Saturday, June 25, 2011

WikiLove buttons: A weak response to a fundamental problem with Wikipedia's editing policy

Wikipedia is rolling out a new tool called "WikiLove Buttons." The experiment, as explained by Howie Fung, Erik Moeller, and other top editors, is a weak response to a rather significant problem: Ordinary people ("new editors") don't like being shut out of articles, and when their edits are removed (or even savagely put down by experienced editors) they are less likely to want to contribute again. This undermines the crowdsourcing mission upon which Wikipedia was founded, and erodes quality. Unfortunately for Wikimedia, Inc. and its hundreds of millions of users, this roundabout way of showing appreciation for newbie edits by using a love button won't solve the problem of condescending uber-editors putting down perfectly good edits based on misguided policies, poor/incomplete understanding of topic issues, or inflated ego.

Ordinarily I wouldn't bother writing about this, but what prompted me to was the ReadWriteWeb review of the love button by Marshall Kirkpatrick. I generally like Kirkpatrick's writing but I really dislike when Wikipedia is unquestionably held up as a reliable source of information -- especially by people who speak with authority. While it can be considered a starting place for basic facts, it's hardly a reliable or complete source of information, as I described in my comment left at the bottom of the RWW article:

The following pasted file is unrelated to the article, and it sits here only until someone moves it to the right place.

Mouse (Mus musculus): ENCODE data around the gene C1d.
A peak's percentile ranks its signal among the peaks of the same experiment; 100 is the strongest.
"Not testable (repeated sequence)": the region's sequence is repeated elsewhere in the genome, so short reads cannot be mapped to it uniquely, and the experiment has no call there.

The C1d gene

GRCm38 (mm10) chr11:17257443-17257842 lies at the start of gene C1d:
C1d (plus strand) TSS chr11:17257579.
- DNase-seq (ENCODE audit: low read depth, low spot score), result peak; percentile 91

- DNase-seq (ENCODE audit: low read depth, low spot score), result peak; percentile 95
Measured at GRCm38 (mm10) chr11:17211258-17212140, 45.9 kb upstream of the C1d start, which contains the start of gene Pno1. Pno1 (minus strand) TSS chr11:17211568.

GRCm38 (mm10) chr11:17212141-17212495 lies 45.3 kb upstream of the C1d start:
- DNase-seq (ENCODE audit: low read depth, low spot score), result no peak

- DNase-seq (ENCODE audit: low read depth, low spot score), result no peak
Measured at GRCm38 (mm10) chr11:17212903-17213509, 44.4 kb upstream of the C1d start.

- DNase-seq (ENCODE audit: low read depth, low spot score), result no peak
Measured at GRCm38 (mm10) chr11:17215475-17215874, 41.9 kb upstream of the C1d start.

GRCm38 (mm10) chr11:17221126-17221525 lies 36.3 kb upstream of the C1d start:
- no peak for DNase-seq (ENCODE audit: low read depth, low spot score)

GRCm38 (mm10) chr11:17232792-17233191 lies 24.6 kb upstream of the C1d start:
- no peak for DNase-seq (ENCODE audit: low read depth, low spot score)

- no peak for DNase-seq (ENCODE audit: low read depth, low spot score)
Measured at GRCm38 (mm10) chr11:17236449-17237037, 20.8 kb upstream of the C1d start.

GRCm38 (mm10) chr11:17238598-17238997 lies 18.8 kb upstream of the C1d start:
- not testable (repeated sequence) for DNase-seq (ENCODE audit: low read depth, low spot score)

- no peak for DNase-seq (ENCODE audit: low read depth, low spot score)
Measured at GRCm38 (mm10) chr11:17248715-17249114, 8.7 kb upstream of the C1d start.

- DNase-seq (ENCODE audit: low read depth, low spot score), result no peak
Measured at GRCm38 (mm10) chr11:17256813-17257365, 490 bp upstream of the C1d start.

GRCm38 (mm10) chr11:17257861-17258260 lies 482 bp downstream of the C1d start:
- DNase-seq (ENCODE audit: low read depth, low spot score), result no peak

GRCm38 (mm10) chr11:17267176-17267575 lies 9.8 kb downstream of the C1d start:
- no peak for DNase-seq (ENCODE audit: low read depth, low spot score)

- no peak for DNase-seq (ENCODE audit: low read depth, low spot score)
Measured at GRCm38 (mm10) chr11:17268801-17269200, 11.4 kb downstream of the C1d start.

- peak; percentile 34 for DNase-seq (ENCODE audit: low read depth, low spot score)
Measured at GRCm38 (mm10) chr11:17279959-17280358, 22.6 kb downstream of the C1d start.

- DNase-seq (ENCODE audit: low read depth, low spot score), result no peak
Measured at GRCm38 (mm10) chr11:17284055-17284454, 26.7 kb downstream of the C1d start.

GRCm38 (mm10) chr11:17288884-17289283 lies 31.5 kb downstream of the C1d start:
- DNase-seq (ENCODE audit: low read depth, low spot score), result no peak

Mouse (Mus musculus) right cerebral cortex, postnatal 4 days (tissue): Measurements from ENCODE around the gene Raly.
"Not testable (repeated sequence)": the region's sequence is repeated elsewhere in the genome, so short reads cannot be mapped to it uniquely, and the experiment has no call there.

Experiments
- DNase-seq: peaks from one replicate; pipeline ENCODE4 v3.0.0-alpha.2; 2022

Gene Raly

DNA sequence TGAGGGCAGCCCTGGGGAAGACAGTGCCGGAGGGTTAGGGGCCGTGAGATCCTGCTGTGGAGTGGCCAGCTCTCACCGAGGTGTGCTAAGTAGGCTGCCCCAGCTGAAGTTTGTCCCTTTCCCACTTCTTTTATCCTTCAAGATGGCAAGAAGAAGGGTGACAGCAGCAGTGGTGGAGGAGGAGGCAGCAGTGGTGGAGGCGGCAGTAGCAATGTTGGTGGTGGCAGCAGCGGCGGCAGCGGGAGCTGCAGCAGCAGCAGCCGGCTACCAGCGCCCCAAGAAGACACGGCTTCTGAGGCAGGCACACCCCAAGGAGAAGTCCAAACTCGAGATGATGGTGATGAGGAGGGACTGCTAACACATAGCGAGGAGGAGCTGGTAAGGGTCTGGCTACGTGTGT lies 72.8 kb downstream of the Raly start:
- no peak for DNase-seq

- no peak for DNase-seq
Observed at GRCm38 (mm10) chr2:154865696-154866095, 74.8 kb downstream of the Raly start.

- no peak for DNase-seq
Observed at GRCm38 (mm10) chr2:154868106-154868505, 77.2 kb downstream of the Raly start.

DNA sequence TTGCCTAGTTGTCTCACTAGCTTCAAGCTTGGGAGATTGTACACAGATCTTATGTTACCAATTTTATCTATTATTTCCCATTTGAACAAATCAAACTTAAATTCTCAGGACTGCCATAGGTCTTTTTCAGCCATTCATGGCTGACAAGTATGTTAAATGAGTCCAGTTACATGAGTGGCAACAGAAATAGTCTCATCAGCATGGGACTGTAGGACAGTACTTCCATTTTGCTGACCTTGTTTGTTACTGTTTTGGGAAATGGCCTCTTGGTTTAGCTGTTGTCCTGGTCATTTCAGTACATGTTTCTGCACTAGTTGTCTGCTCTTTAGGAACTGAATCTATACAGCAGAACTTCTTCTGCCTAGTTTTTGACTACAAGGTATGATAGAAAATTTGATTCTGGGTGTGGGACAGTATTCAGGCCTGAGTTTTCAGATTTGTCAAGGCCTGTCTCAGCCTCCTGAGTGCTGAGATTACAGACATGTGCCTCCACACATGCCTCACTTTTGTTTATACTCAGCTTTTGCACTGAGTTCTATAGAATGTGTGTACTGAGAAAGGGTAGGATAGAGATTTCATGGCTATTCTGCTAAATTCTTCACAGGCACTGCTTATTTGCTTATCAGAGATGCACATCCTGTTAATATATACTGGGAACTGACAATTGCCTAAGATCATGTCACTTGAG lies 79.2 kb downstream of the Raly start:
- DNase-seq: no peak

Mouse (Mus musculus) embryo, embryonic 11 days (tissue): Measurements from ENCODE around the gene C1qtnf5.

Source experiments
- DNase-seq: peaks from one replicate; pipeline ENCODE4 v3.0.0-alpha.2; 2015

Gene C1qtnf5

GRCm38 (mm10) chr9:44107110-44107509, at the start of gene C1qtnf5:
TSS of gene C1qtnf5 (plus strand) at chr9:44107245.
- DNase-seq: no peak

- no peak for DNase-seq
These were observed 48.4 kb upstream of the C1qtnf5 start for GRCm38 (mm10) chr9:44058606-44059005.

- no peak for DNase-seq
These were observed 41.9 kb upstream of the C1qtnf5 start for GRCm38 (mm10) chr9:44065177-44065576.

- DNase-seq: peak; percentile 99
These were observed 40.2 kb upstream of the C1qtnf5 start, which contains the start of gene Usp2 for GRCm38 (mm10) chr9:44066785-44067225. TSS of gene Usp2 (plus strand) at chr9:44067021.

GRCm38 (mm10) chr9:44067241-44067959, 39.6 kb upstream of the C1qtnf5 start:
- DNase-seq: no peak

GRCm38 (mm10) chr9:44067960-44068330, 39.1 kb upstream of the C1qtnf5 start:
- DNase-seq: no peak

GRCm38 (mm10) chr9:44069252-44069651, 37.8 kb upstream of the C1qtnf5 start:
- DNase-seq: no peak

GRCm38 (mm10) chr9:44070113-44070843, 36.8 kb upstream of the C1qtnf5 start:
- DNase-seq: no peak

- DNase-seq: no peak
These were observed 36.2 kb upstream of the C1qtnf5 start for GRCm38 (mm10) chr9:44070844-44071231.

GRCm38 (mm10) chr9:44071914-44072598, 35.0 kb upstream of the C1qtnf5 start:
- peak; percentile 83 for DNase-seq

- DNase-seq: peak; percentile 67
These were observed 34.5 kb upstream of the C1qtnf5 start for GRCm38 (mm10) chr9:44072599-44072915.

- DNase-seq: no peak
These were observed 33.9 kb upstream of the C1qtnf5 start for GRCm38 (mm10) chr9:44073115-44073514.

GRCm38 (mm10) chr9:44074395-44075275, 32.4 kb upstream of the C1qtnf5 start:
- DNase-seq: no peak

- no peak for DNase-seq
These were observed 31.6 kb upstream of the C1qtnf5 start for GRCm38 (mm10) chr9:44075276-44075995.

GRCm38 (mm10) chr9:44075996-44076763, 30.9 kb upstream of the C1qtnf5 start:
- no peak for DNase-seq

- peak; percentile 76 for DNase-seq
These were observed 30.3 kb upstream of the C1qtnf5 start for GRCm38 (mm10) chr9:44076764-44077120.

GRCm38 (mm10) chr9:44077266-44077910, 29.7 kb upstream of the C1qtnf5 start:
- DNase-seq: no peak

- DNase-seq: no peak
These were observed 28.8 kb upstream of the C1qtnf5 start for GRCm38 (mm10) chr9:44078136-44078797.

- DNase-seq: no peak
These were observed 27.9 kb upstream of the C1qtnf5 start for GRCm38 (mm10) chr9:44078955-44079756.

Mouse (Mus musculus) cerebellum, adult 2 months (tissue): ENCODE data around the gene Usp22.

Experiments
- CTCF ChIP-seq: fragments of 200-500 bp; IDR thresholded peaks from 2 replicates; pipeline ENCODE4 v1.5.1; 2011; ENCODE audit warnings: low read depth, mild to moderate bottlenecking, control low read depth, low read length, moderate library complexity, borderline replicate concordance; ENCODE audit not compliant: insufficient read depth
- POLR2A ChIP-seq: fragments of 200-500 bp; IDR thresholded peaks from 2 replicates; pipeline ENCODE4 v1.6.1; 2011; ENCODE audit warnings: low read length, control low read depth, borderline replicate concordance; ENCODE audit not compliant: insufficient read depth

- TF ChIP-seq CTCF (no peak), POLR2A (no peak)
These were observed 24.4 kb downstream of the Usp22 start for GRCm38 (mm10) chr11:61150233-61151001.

Disagree with the statement that Wikipedia is an "undeniably good source of information on almost any topic." For some topics, yes. But many others are flawed.

For instance, articles about famous living people are often sanitized by their handlers or supporters. Non-Western topics on English-language Wikipedia are shallow and/or unable to cite primary and secondary sources in other languages. Wikipedia editors do not view blogs as reliable sources, even if the authors are experts in said topic. And attempting to correct mistakes or add information to certain articles often brings up an array of badges, warnings, and restrictions that make it practically impossible for "the crowd" to edit.

As for the new feature, the love icons seem to be designed in a way that they make browsing and contributing more difficult. This may make things better for "top nerds at Wikipedia" but I doubt it will lead to a better product or experience for the rest of us.

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